“Just from using the single cell 3D genome configuration, we can predict the cancer state with about 92% accuracy,” said Wang of the approach. “This opened up the possibility that it could be used for diagnosis, prognosis, and to predict retreatment responses in cancer and other diseases.” In future studies, machine learning may help to derive functional and mechanistic insights for cancer from new kinds of high-dimensional data. This can be achieved through the identification of candidate cancer progression driver genes from the 3D genome.
3D genome conformations of single cells can encode and distinguish cancer states, such as the single-cell 3D genome, for better precision medicine. Single cell 3D genome mapping can provide functional and mechanistic insights into cancer progression, such as novel cancer driver genes and regulators of 3D cancer genome reorganisation.
Augmentation of Spatial Imaging with AI Prediction
Another major area of focus in the field of spatial imaging at present is the way in which imaging approaches could be augmented by AI and computer-aided quantification. Yu-Hua Lo is Professor of Electrical and Computer Engineering at the University of California, and has devoted much of his time to improving outcomes associated with image processing. “We know that imaging is a big part of spatial biology, and we do a lot of high-resolution imaging,” said Lo of his work. “On the other hand, when we want to actually isolate the cells to do the single-cell analysis, we do something like a high-throughput imaging analysis.”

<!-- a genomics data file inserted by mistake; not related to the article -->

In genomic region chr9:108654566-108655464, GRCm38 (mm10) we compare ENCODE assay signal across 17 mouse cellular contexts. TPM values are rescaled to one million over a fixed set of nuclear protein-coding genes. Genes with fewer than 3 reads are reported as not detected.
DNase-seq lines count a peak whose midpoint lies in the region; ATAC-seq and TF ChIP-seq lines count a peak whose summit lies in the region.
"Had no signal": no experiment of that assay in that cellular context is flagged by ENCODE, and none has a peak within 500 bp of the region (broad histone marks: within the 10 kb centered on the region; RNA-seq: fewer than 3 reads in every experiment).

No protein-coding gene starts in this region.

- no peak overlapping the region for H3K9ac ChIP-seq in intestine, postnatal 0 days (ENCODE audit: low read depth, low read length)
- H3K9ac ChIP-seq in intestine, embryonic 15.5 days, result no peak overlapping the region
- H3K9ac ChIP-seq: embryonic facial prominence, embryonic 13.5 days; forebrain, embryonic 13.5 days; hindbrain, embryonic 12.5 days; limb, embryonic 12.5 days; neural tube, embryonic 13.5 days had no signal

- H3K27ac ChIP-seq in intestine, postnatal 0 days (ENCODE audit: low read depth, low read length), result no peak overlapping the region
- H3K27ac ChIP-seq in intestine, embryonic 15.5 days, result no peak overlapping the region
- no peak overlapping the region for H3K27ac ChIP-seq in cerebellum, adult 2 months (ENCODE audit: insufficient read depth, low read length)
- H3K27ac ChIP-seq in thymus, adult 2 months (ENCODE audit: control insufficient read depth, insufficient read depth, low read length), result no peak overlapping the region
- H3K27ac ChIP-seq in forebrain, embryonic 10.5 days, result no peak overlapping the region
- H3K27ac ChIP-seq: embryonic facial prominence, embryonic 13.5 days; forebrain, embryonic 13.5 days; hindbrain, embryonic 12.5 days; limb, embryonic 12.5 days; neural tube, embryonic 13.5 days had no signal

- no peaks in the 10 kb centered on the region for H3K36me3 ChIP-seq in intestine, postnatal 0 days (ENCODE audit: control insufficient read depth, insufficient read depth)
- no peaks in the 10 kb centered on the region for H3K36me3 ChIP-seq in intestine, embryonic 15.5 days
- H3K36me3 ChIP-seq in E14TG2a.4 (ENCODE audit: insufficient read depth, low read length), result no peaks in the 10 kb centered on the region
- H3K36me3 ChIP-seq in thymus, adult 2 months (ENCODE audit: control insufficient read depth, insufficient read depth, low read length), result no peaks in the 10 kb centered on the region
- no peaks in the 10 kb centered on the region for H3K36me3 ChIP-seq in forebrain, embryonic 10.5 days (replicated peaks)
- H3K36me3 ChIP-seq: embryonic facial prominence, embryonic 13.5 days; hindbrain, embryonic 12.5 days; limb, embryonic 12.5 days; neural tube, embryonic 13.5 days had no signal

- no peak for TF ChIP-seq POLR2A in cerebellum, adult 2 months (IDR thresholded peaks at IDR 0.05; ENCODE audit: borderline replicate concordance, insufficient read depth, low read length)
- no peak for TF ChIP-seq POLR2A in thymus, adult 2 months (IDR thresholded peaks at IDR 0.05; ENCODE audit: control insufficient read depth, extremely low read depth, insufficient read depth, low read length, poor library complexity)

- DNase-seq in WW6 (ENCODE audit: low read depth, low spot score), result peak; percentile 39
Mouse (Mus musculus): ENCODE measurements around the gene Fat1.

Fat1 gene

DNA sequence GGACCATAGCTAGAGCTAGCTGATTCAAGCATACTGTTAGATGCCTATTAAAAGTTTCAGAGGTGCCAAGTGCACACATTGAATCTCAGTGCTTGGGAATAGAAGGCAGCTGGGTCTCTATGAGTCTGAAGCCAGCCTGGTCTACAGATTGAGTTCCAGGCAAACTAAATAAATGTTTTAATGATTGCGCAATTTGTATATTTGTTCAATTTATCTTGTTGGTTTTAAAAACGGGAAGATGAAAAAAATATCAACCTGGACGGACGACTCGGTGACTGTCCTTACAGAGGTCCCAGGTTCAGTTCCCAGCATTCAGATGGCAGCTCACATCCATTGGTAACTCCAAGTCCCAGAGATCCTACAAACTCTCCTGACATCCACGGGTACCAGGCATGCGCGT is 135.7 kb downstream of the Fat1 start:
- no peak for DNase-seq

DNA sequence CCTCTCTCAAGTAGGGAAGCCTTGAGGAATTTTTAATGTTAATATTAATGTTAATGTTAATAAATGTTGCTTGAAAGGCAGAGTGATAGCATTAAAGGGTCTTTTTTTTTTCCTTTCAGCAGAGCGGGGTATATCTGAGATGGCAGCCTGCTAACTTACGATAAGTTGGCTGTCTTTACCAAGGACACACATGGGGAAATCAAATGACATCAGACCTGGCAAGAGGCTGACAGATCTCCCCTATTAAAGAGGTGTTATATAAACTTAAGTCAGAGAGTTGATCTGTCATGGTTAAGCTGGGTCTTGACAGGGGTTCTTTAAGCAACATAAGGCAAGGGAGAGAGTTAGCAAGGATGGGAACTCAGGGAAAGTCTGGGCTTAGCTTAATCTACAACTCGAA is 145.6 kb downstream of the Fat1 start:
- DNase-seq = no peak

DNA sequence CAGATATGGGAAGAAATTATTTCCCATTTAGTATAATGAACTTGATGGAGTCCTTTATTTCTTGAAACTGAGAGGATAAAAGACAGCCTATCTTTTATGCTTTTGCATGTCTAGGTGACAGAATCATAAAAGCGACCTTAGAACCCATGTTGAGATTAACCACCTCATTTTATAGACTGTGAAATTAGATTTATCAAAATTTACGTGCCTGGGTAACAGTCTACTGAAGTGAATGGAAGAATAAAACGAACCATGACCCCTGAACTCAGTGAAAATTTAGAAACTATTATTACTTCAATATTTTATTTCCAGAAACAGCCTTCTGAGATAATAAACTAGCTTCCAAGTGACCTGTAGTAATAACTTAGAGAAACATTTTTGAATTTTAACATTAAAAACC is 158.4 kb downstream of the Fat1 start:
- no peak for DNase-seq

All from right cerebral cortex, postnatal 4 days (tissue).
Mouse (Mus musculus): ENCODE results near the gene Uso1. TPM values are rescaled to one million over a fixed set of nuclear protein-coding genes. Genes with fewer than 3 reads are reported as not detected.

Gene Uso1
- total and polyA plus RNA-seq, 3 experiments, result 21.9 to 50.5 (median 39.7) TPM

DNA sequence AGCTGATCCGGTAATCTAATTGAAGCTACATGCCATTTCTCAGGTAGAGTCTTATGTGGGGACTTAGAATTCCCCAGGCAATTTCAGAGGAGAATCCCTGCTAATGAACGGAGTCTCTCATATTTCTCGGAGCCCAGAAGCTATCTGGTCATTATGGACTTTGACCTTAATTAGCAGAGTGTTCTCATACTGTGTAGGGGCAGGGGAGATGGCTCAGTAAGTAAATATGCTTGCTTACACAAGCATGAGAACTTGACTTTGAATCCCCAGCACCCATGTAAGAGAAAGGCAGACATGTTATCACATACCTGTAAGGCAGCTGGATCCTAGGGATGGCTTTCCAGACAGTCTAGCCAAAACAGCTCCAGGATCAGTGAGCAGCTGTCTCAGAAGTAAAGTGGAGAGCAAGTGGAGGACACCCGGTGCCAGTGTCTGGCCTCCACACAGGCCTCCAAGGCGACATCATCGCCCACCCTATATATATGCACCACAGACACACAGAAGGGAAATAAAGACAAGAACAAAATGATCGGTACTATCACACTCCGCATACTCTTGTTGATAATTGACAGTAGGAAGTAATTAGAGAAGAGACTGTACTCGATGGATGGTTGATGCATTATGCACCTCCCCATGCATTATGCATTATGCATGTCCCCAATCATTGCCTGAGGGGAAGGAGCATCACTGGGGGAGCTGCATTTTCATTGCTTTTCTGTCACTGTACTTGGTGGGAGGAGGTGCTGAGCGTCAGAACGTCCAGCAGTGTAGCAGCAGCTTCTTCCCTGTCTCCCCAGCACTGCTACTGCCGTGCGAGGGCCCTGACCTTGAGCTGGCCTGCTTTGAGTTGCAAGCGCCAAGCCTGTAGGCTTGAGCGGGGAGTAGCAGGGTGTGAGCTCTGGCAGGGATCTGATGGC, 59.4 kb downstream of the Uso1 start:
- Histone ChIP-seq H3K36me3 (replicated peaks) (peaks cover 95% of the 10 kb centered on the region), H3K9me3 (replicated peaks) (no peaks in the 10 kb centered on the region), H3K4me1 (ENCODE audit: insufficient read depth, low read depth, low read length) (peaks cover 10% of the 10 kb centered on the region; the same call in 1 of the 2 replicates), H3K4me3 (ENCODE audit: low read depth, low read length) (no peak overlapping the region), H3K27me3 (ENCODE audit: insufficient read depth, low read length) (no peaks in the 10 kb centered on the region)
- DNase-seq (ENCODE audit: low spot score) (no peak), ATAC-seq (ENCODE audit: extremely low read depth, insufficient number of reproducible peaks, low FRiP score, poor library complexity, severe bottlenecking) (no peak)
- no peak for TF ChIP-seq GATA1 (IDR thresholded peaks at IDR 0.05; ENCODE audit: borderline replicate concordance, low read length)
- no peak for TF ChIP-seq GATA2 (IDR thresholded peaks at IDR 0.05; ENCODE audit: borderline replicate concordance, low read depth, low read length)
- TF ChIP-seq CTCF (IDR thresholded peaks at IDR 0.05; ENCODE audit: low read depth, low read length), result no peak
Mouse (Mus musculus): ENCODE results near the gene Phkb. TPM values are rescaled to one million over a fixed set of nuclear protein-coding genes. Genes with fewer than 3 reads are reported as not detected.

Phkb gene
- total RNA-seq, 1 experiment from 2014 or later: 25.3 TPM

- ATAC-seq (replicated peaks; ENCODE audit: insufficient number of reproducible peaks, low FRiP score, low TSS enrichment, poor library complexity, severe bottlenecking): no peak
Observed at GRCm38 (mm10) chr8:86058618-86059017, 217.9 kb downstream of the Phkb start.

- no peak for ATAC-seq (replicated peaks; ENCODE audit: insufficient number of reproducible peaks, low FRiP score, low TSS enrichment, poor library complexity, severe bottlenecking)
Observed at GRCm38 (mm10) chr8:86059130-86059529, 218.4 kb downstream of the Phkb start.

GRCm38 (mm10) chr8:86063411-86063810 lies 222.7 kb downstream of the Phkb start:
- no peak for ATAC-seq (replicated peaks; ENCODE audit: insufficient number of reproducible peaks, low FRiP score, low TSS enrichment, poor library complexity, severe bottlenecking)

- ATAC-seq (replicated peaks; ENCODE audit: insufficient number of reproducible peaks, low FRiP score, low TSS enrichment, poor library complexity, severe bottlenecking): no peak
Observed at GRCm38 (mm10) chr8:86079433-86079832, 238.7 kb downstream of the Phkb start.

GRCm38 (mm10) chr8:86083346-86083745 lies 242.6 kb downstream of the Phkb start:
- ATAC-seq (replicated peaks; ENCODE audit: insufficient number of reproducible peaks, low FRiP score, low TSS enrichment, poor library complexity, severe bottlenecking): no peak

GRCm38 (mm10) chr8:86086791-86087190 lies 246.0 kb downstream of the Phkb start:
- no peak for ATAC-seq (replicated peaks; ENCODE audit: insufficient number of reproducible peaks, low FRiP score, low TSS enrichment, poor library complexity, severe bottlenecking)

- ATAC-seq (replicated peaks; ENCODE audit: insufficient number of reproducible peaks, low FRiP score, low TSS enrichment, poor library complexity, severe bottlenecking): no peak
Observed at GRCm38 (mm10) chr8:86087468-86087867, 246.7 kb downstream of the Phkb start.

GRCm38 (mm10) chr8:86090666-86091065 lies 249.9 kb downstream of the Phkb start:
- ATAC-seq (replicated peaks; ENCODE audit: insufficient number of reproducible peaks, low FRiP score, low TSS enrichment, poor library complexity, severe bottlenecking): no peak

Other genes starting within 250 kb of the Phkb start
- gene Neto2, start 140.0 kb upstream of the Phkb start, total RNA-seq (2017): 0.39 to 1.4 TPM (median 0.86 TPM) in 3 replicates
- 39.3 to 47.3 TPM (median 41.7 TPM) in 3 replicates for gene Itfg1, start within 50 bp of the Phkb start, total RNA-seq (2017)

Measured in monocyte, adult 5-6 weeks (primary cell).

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His laboratory’s approach has been to combine both, although this results in a “tremendous amount” of data – typically a terabyte per composite image. To help in interpreting this information correctly, Lo has looked to machine learning to assist in image processing for understanding the interior of the cell. In collaboration with NanoCellect, Lo and his team have produced a tabletop cell sorter, which enables the analysis of intracellular information.
“We have a microfluidic cartridge, and this cartridge has a microfluidic device,” Lo explained. The device captures information from the cells at a speed of 20,000 frames per second. To achieve this, it uses an optic deflector: the waveform signal from the cell is scattered and collected by a dedicated flow tube. As a subsequent transformation, the waveform is then converted into an image.
Constructing a 3D Cellular Tomography
Providing an example of the applications of this approach, Lo explained how the device could be used to study how a glucocorticoid receptor is translocated with and without drug influence. “Without the drug this is un-translocated,” said Lo, “so the glucocorticoid receptor is basically distributed over the entire cell body and reaching the membrane. With drugs, the protein is actually localised away from the cell membrane.”